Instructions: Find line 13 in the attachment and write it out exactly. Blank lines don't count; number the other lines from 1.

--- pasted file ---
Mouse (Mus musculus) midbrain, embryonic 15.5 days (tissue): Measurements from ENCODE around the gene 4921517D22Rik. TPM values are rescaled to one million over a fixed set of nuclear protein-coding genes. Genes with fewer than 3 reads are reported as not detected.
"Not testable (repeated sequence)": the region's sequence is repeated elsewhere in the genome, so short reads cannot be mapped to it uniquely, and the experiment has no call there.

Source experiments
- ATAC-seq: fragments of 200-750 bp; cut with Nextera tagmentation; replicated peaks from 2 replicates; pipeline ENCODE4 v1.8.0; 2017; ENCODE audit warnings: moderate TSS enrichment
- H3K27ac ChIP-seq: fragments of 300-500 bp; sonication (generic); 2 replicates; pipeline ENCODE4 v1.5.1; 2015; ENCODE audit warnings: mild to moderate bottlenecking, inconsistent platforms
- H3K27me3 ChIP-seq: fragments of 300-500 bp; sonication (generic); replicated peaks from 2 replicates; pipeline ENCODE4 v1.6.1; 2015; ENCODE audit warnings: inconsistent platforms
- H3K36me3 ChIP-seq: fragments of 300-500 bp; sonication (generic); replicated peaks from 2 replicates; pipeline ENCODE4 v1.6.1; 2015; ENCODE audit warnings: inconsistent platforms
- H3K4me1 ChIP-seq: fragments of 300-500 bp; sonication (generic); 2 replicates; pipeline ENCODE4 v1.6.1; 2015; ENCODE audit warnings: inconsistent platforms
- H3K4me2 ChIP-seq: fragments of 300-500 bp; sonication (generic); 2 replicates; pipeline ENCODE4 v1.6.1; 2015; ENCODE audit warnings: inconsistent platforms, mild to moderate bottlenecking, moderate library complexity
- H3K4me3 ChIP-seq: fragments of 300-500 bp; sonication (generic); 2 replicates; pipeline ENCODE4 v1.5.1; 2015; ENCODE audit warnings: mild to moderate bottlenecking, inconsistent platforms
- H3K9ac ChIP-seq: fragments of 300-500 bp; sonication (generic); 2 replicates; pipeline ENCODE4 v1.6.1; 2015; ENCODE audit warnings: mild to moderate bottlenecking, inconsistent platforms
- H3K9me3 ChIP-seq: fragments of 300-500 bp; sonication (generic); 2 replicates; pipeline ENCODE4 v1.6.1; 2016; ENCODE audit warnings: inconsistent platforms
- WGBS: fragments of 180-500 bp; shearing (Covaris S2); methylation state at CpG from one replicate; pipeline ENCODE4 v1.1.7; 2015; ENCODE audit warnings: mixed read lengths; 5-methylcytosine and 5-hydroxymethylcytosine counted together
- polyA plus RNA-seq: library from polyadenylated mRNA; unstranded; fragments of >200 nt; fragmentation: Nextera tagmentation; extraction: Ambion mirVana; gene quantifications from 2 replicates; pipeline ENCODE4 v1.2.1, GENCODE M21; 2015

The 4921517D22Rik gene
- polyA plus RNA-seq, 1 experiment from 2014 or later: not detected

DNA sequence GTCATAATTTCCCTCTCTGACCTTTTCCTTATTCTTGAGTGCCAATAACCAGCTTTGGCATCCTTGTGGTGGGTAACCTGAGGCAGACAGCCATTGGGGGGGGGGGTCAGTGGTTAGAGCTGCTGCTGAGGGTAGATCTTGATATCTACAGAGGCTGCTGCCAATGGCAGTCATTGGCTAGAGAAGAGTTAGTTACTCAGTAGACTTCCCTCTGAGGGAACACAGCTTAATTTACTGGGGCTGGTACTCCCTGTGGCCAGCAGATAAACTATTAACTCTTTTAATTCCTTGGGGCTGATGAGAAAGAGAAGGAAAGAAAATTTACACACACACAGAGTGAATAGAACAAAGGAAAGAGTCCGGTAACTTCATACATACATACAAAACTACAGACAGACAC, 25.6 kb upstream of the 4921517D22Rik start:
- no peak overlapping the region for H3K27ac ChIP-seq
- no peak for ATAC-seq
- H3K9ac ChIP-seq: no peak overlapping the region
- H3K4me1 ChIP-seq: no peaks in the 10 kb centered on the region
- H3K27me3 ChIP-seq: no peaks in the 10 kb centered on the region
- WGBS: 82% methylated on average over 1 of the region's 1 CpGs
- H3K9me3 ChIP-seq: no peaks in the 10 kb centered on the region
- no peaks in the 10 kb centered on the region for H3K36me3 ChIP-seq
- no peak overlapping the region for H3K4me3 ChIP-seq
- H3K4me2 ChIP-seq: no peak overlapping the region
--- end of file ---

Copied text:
- WGBS: fragments of 180-500 bp; shearing (Covaris S2); methylation state at CpG from one replicate; pipeline ENCODE4 v1.1.7; 2015; ENCODE audit warnings: mixed read lengths; 5-methylcytosine and 5-hydroxymethylcytosine counted together